"Theo...?" asked a rather shell-shocked Jake, his eyes wide as he took in the form of his friend, who stood with bowed head and hands clasped behind his back.

"I'm sorry, Jake," the leader of the Ark said solemnly, his eyes raising once to meet his best friend's. "But this must be done for the greater good of our people."

"Greater good?" shrieked Clarke, hands flying to her waist as Thelonius's eyes turned to hers. She vaguely registered Shumway's hand hovering over his pistol at waist-height at her voice. "Since when is it for the greater good to hide the truth from the people?"

"Clarke," urged her father in a low tone, eyes fixed on her. "Stop it. Don't say anything."

Clarke's blue eyes bounced from her best friend's father, the man who ran the Ark, to her father, who looked at her imploringly. His own eyes – the same colour as hers – begged her to remain silent, to not speak and to let him continue through with his plan to the bitter end.

But Clarke was not willing to let her father go. Despite her stubbornness, despite her desire to help others which led her to take an apprenticeship with her renowned mother, Clarke was more her father's daughter than her mother's. And Clarke was not willing to let her father go. Not yet.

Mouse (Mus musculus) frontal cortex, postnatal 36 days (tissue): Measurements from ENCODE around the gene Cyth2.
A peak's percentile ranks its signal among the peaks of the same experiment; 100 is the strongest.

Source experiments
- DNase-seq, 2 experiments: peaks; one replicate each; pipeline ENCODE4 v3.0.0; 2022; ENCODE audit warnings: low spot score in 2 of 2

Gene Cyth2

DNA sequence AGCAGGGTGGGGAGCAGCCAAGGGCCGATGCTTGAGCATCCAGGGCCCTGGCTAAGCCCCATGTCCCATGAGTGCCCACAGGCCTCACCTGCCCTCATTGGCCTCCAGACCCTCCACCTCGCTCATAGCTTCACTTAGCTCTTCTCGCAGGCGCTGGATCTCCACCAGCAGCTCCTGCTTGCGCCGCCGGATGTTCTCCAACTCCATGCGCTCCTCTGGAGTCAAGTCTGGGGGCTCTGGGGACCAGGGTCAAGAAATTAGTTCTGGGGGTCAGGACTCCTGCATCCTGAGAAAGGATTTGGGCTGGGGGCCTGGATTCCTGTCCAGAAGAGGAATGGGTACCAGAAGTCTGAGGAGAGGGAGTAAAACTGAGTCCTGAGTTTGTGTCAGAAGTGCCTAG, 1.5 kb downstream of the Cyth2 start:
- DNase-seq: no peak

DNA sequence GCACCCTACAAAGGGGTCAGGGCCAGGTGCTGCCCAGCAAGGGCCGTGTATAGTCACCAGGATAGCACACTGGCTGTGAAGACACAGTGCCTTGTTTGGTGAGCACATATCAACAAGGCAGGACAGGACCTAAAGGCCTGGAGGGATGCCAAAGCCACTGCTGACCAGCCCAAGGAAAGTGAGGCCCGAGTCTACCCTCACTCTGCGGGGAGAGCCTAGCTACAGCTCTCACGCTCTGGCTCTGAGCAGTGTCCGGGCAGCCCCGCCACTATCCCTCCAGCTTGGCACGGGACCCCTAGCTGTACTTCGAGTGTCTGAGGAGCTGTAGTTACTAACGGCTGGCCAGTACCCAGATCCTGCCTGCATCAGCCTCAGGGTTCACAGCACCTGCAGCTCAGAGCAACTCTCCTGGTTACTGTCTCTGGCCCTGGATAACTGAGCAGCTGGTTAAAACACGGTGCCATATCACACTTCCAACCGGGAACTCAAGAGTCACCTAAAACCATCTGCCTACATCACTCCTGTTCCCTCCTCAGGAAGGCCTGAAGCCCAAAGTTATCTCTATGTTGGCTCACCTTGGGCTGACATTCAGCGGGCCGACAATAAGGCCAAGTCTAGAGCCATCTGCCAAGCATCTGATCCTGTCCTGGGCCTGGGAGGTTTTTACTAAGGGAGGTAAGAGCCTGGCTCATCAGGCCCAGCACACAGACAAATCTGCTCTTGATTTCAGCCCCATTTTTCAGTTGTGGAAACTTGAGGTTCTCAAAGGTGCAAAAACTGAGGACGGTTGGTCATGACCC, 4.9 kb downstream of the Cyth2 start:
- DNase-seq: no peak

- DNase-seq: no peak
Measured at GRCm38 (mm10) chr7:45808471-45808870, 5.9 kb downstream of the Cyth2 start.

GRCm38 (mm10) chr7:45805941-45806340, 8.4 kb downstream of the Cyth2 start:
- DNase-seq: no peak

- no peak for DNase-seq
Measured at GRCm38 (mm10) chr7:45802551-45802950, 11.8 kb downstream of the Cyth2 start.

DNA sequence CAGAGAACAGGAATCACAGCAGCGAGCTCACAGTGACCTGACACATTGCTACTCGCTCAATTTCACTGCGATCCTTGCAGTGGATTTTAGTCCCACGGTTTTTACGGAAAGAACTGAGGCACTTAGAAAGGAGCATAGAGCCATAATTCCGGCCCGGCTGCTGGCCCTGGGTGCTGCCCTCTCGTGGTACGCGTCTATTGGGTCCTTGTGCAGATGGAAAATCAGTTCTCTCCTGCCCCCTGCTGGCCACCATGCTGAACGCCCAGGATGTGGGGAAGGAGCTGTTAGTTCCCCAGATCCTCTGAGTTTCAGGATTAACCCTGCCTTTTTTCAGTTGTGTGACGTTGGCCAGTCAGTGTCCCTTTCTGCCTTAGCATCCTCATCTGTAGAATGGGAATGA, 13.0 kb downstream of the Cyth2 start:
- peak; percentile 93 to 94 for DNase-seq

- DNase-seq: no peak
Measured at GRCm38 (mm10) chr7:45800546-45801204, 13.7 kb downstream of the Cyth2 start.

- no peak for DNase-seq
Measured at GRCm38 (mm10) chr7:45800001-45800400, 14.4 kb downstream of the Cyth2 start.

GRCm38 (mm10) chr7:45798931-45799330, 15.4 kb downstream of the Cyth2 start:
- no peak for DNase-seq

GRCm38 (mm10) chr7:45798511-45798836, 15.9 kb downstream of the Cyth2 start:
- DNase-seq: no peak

"I found his paperwork," she said evenly, turning back to face Jaha in her confession. "I saw and read what was happening in engineering and realised the truth. My dad caught me and we argued about how I wanted to let everyone know."

Clarke could feel the anger burning in her, slowly boiling as she continued, letting her righteousness take over. "I recorded a message on the data pad and was going to sneak into the Communications Tower to play it all over the station. The people of the Ark have a right to know!"

"Stop! Clarke, stop!" begged Jake, prompting the two guards next to him to grab him again and pull him back.

Jaha was looking thunderstruck at Clarke as she continued to speak, louder and louder. Shumway, however, was looking as though he just won the lottery.

"We're dying!" Clarke shouted over her father's voice. She shoved her hands into her trouser pockets to hide their trembling. "You're killing us and won't figure out a way to survive! The people of the Ark deserve to know what's happening to them! What will happen to them!"

A gasp from the doorway drew Clarke's attention. Her mother stood, pale, with a hand pressed to her mouth in horror.